The City of McCall is doubling-down on a booze-free Fourth of July, banning alcoholic beverages from the lakefront parks in the resort community from Saturday, July 1 through Wednesday, July 5. City officials instituted a similar ban in 2016.
"Last year was great," said Erin Greaves, communication director for the City of McCall. "We just want to build on it."
After years of what law enforcement and some elected officials have said was too much partying, the McCall City Council decided in 2016 to ban alcohol in all city parks during the Fourth of July holiday weekend, and law enforcement in McCall put tight restrictions on access to North Beach, where they issued a number of citations every year for public intoxication and underage drinking.
"In previous years, we had complaints from business owners that there was damage or inappropriate use of facilities," said Greaves. "Plus, there had been complaints of inappropriate acts happening on the beach." In 2016, Lieutenant Dan Smith of the Valley County Sheriff's Office said his officers had to contend with partiers throwing beer bottles at them, vehicle burglaries and incidents of sexual misconduct and alcohol poisoning.
For this year, the McCall City Council voted to tweak the rules this year to allow alcohol in Gold Glove and other non-lakefront parks. The Valley County Sheriff's Office said North Beach will stay dry but it will allow boats on a 150-foot stretch of the beach. Greaves said the adjustments were an effort to compromise.
"We want to restructure some of the misconceptions that our town had taken a turn last year and, perhaps, gone totally dry," said Greaves.
The bigger decision to keep the majority of the restrictions in place is part of an overall effort to "restructure the culture" of the holiday and put an emphasis on safety, according to Greaves.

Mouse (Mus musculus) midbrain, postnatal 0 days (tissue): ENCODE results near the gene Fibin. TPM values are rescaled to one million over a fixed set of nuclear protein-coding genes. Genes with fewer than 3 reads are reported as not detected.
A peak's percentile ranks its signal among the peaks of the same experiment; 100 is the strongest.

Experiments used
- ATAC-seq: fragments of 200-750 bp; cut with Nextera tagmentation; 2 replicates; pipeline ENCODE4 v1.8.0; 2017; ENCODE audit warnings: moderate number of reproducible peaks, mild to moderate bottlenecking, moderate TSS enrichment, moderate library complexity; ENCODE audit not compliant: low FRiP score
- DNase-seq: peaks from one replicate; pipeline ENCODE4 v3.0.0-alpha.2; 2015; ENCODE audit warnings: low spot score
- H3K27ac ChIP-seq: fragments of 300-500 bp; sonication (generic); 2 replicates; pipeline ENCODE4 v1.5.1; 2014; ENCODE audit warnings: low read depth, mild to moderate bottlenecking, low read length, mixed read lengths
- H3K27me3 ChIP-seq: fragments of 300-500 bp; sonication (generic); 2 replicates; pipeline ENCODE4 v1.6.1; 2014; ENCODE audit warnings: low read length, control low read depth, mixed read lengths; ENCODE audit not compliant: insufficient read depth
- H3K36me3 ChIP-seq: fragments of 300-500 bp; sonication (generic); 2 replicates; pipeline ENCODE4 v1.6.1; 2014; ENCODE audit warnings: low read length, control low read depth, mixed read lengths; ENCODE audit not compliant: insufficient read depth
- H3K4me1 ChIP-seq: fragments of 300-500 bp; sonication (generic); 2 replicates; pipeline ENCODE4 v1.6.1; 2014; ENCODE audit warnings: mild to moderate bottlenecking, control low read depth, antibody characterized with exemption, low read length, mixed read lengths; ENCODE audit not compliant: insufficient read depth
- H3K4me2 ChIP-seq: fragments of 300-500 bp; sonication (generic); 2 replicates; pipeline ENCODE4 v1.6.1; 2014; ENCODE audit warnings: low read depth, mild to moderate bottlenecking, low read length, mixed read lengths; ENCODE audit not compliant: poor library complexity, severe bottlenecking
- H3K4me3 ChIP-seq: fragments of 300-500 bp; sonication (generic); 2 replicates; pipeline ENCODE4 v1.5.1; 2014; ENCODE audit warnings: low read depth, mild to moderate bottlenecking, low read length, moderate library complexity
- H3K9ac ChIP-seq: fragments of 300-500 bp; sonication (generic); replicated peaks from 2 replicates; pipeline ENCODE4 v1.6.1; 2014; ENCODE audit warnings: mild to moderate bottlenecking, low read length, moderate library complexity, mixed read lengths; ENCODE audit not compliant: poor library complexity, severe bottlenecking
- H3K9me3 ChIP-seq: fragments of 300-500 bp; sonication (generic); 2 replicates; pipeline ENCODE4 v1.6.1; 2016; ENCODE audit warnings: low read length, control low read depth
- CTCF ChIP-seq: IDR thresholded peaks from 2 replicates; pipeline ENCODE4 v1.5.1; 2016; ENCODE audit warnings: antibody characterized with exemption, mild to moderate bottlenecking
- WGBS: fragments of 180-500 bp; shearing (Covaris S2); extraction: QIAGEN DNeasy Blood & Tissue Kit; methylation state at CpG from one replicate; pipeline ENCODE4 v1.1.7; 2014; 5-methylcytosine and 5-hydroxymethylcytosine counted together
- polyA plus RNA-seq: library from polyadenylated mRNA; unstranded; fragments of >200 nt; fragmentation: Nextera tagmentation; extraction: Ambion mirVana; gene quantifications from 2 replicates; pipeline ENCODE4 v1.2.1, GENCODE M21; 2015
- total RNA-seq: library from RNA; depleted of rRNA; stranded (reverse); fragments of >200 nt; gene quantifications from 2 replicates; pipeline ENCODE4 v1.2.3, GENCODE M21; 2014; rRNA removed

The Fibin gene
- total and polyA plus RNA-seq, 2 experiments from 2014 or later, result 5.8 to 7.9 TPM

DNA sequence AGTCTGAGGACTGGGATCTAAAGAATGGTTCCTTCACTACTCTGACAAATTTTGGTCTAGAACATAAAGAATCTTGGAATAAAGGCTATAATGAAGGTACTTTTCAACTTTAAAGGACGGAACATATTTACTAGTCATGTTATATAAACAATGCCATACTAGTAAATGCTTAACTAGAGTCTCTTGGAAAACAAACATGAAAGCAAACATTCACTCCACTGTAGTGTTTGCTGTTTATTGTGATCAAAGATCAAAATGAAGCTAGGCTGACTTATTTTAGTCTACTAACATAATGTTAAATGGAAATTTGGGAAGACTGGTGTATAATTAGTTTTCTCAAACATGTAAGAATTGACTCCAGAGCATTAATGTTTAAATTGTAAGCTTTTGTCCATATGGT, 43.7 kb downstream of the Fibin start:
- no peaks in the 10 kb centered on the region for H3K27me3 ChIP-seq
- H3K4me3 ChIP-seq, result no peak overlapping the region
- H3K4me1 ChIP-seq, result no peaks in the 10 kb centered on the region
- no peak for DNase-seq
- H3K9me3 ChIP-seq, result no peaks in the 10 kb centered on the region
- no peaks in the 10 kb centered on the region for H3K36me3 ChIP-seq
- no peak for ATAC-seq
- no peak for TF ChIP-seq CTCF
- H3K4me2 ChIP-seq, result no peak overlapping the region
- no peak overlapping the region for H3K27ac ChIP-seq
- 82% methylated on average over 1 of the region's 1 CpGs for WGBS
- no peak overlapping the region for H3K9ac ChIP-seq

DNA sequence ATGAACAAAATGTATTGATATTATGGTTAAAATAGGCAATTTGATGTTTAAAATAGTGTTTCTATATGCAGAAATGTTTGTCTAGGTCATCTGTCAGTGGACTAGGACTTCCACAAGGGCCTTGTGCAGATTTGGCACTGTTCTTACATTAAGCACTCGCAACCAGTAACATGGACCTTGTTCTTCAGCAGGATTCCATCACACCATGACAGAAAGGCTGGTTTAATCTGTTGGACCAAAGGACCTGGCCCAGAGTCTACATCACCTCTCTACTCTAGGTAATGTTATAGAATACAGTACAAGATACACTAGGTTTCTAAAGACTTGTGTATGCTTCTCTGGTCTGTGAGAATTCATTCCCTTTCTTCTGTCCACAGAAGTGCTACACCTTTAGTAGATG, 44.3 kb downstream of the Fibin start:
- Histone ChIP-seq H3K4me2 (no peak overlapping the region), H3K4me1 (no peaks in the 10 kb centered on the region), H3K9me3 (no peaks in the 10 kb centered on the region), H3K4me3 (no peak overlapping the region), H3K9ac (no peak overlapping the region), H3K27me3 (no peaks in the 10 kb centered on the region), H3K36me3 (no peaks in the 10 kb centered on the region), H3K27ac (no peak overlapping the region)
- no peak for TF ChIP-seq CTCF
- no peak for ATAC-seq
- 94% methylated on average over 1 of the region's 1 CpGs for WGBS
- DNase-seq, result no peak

"Our goal this year was to focus on places that we would consider 'hot areas' where most of our previous safety issues had been coming from," said Greaves. "Our main goal is just to keep families, locals and tourists safe."
Greaves said there were far less incidents involving law enforcement during the 2016 Fourth of July holiday weekend, and she heard many residents and visitors felt the restrictions were effective at cutting back problems. Plus, tourist dollars were on the rise last Fourth of July.
"I know that there were a lot of rumors that business was down last year," said Greaves. "From a city perspective, I can tell you, overall, the local option tax dollars for tourism in the month of July were a record high. Tourism was very much alive and well here."
Not everyone in McCall is happy about the restrictions, though. Tom Grote, publisher of McCall Star-News said how people feel about the new rules depends on who you ask.
"From the anecdotal information I got last year, young people just stayed away," said Grote. Monica Tway, who owns the Yacht Club and the Anchor Restaurant in McCall, would agree.
"Not only did [the restrictions] affect my younger crowd in the Yacht Club tavern, it affected my crowds at the Anchor where families like to sit down for dinner," said Tway. "The one thing I heard often was 'Mom and Dad used to like to have a beer or a glass of wine on the beach while their kids played."
Grote said his family used to watch the fireworks at Brown Park while enjoying a bottle of wine. Now they can't. However, Grote acknowledges some people in his community had the feeling that "their town had been taken from them" by out-of-town partiers.
"Some people wanted to see a return to the days where they could feel safe and comfortable to enjoy the Fourth of July in the city parks they owned, paid for and maintained with their tax dollars," said Grote. "So, the city council responded."
Greaves agrees the new changes were a response to complaints but "there's still something for everyone in McCall."
"We want people to know this is a wonderful place to spend your holiday," said Greaves. As an example, she mentioned the McCall Chamber of Commerce's "10 Days of Fourth of July Fun," which include a host of family-friendly activities from Friday, June 30 through Sunday, July 9.
Grote said maybe it's time McCall had what he called a more "holistic attitude" toward Fourth of July tourism.
"Look. We understand if people have a good a time on the Fourth of July, maybe they'll come back when it's a slower day," Grote said. "You have to remember these young people—the same people some call 'crazy partiers'—are someday going to grow up and have families themselves. Then, they're going to decide where they choose to spend their vacation."